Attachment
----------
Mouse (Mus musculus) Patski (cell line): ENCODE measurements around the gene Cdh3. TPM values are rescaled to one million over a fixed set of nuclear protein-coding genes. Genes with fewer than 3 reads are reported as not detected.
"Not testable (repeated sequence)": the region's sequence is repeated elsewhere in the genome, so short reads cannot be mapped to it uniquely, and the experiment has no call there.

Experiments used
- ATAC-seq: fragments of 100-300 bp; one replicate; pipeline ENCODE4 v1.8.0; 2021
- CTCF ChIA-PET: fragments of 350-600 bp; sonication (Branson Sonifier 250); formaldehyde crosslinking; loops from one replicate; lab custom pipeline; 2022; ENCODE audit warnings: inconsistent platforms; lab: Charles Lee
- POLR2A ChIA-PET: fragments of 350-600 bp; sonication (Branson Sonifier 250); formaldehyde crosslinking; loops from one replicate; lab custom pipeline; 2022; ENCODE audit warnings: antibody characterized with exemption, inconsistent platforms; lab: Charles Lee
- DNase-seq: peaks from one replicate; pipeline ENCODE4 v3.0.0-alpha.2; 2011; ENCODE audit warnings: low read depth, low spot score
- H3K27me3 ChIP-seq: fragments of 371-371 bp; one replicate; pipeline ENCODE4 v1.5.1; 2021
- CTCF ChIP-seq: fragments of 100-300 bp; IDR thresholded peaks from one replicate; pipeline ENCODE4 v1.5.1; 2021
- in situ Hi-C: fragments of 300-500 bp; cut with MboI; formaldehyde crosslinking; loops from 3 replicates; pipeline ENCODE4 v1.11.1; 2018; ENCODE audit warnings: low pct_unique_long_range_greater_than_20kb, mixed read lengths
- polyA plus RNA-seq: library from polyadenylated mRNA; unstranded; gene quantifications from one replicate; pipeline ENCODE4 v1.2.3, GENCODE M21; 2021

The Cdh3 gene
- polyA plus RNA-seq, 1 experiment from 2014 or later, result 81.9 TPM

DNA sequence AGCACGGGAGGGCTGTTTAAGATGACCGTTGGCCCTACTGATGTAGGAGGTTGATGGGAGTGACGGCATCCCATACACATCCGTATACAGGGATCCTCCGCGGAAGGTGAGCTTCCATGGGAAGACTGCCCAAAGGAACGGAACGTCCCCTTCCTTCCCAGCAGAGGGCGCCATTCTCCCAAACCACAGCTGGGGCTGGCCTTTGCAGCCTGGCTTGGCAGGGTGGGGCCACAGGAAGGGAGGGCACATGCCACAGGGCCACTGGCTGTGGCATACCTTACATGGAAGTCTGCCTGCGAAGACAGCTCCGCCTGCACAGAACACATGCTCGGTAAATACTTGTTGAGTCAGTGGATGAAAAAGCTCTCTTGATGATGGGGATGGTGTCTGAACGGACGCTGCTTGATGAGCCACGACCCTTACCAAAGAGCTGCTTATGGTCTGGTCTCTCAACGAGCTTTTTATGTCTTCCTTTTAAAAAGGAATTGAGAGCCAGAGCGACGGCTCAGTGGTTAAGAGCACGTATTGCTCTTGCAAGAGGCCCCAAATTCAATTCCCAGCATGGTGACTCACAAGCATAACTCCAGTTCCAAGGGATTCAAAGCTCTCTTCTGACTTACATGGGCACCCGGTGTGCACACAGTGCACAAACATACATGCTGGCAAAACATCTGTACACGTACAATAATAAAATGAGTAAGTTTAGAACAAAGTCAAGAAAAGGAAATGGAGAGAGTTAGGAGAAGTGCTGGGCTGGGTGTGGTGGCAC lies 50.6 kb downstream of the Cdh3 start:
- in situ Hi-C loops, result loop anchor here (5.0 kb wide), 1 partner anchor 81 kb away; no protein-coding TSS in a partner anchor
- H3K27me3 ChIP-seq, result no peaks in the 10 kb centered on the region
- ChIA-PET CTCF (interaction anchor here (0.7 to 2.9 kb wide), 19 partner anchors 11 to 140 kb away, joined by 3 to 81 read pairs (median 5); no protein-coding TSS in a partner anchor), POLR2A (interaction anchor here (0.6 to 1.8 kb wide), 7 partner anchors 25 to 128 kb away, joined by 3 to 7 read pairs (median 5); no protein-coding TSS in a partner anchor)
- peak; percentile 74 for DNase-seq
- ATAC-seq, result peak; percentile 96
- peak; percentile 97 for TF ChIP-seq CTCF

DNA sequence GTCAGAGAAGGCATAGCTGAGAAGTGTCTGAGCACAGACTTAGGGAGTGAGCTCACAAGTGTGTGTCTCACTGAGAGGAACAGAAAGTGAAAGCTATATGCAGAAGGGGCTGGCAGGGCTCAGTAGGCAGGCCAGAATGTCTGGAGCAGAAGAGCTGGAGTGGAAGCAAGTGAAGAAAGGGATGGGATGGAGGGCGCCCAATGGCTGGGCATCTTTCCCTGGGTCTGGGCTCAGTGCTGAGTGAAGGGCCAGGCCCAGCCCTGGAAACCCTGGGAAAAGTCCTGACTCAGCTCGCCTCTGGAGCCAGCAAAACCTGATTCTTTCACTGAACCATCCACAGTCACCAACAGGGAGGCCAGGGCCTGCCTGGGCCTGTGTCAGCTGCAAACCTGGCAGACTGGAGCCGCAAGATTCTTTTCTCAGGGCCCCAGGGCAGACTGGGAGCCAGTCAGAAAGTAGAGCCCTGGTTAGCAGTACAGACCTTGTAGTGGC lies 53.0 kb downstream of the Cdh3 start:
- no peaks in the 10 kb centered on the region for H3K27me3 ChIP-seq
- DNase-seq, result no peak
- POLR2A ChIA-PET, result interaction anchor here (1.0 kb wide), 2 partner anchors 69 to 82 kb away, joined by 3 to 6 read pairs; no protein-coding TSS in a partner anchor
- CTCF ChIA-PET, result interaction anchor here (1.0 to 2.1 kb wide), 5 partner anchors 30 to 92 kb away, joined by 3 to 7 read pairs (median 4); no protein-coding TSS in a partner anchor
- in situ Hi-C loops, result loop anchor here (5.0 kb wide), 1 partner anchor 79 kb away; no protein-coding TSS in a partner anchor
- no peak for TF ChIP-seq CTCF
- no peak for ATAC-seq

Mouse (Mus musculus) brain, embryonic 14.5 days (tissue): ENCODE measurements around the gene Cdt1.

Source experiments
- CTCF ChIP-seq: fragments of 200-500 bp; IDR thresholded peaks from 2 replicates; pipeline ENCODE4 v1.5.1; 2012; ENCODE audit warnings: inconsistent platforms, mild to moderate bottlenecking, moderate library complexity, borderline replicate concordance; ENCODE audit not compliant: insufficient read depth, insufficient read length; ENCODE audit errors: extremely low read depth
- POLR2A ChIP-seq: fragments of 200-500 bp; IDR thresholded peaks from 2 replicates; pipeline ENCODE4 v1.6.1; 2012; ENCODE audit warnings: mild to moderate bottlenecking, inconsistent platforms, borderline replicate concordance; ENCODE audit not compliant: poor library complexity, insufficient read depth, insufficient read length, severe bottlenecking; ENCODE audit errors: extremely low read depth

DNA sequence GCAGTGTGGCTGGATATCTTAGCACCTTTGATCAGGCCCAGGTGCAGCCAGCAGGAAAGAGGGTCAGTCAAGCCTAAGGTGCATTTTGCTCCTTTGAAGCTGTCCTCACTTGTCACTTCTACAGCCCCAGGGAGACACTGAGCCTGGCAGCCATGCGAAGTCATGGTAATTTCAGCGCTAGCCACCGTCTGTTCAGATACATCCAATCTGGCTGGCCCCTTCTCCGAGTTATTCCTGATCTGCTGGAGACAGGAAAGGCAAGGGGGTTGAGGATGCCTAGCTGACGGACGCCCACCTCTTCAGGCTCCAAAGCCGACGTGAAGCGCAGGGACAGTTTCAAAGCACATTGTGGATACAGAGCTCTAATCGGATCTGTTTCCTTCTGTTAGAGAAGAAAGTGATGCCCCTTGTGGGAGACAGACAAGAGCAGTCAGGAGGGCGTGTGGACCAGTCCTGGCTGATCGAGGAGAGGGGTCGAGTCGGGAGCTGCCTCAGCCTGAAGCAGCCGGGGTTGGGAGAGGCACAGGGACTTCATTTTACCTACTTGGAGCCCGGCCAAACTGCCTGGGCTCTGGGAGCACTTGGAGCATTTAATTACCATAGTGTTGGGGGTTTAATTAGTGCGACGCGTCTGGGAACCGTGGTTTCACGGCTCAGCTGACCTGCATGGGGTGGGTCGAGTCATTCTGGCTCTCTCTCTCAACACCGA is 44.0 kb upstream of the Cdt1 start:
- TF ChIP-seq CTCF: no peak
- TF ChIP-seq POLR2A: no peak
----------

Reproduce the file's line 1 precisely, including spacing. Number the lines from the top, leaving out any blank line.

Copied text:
Mouse (Mus musculus) Patski (cell line): ENCODE measurements around the gene Cdh3. TPM values are rescaled to one million over a fixed set of nuclear protein-coding genes. Genes with fewer than 3 reads are reported as not detected.